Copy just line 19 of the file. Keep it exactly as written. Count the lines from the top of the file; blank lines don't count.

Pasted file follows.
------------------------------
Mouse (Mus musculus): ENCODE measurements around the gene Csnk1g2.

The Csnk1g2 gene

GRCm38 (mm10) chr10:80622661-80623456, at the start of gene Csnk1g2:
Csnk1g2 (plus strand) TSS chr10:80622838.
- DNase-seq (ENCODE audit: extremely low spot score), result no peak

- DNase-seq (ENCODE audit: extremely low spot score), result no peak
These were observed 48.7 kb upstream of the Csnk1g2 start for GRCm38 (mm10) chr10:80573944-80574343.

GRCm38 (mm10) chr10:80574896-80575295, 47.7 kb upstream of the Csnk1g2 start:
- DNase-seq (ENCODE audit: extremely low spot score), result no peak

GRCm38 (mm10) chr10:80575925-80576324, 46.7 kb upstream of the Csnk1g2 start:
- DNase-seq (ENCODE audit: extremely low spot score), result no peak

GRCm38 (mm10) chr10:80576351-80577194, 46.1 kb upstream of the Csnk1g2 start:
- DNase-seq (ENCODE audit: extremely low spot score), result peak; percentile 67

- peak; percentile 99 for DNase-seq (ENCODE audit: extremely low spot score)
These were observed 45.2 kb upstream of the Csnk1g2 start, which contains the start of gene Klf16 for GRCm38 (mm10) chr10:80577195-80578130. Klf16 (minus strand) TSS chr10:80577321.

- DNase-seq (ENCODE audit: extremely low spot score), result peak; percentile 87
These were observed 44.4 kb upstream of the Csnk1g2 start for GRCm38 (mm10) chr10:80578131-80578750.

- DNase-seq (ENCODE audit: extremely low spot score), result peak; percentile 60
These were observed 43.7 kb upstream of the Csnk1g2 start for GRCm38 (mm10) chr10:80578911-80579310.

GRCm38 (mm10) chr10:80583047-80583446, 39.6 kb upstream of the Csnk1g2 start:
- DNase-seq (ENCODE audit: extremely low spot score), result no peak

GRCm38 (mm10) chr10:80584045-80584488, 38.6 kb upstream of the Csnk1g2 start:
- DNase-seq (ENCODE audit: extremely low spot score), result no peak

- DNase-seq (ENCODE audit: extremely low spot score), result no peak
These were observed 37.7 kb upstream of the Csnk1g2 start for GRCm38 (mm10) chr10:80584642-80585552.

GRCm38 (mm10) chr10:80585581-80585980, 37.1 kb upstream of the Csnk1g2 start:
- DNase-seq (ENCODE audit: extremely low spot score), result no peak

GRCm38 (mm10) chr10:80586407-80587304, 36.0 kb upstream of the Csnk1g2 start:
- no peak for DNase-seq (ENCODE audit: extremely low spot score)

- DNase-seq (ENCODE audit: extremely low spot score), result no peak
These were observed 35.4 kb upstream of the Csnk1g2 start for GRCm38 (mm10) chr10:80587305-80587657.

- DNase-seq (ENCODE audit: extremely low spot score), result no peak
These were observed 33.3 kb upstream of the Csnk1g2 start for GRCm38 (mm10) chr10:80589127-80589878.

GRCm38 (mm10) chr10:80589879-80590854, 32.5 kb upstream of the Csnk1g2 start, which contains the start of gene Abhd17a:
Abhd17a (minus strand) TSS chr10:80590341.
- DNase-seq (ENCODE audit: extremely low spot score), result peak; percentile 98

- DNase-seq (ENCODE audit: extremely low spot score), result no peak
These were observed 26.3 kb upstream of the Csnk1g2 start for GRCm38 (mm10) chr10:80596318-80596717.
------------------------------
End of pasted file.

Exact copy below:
These were observed 43.7 kb upstream of the Csnk1g2 start for GRCm38 (mm10) chr10:80578911-80579310.